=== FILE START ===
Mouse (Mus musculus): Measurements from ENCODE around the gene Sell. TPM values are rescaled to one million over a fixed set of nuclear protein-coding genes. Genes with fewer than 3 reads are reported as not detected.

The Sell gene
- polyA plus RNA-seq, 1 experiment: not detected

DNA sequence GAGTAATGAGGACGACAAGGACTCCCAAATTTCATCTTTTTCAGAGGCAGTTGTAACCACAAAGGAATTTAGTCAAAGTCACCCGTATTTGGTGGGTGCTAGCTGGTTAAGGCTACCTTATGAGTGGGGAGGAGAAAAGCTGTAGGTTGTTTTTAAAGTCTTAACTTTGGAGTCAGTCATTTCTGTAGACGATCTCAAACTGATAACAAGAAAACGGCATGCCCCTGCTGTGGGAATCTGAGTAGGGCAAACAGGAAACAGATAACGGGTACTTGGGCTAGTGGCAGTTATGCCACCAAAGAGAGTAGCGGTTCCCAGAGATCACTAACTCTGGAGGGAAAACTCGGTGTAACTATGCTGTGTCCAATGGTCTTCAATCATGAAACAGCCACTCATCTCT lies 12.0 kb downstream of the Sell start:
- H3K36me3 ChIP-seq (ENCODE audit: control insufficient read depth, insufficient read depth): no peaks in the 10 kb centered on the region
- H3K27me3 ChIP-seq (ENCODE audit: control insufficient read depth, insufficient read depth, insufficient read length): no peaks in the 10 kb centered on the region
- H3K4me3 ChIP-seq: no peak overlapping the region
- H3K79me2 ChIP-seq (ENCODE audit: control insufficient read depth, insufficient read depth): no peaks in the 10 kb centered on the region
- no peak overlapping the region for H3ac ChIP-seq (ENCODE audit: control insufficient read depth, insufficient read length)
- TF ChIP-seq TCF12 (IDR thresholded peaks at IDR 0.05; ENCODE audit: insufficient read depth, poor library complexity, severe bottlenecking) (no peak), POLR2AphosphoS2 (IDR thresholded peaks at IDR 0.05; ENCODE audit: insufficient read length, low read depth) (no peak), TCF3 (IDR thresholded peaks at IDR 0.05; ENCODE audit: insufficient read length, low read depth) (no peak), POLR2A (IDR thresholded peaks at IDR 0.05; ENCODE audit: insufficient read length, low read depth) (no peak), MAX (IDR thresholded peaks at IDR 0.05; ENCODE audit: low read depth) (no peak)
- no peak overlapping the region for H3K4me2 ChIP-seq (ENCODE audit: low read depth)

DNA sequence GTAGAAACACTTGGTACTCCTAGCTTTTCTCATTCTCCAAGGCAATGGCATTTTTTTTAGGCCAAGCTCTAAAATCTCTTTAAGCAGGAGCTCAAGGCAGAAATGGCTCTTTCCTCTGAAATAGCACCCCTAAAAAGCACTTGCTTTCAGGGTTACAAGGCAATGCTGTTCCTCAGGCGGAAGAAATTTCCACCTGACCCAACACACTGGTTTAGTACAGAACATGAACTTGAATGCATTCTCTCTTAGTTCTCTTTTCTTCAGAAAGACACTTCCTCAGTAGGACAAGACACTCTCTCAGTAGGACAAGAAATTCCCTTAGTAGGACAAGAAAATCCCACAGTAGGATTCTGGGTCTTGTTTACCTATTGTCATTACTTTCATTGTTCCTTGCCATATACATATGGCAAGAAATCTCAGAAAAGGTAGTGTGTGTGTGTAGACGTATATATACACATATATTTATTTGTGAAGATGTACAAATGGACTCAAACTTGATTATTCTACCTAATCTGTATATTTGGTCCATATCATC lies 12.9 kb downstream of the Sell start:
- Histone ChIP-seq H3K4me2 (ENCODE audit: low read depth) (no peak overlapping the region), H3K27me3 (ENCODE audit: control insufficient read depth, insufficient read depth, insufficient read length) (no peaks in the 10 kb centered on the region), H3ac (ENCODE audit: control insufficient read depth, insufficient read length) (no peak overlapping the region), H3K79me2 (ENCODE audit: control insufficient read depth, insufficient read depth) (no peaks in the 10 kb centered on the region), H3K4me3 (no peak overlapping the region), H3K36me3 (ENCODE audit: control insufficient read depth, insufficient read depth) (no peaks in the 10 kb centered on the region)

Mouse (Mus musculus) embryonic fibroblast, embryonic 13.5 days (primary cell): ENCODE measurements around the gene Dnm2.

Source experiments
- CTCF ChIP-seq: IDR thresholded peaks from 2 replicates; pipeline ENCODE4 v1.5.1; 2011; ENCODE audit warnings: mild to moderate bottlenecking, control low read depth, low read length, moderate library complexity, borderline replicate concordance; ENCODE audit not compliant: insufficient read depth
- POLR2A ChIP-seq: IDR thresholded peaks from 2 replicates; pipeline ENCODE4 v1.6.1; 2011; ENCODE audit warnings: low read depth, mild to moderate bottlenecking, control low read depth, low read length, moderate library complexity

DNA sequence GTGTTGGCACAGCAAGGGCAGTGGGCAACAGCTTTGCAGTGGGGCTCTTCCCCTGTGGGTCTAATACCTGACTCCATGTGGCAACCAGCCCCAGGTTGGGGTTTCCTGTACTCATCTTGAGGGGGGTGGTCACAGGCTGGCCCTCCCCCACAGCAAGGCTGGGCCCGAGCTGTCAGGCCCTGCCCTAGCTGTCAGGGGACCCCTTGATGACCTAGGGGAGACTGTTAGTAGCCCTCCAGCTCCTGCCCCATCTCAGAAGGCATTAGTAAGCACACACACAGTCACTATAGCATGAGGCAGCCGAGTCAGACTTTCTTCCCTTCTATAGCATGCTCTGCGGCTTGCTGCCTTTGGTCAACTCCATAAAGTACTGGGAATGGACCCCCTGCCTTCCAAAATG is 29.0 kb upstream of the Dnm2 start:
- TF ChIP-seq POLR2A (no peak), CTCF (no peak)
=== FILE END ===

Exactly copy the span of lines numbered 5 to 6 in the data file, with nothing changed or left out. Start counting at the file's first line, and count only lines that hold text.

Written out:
- H3K36me3 ChIP-seq (ENCODE audit: control insufficient read depth, insufficient read depth): no peaks in the 10 kb centered on the region
- H3K27me3 ChIP-seq (ENCODE audit: control insufficient read depth, insufficient read depth, insufficient read length): no peaks in the 10 kb centered on the region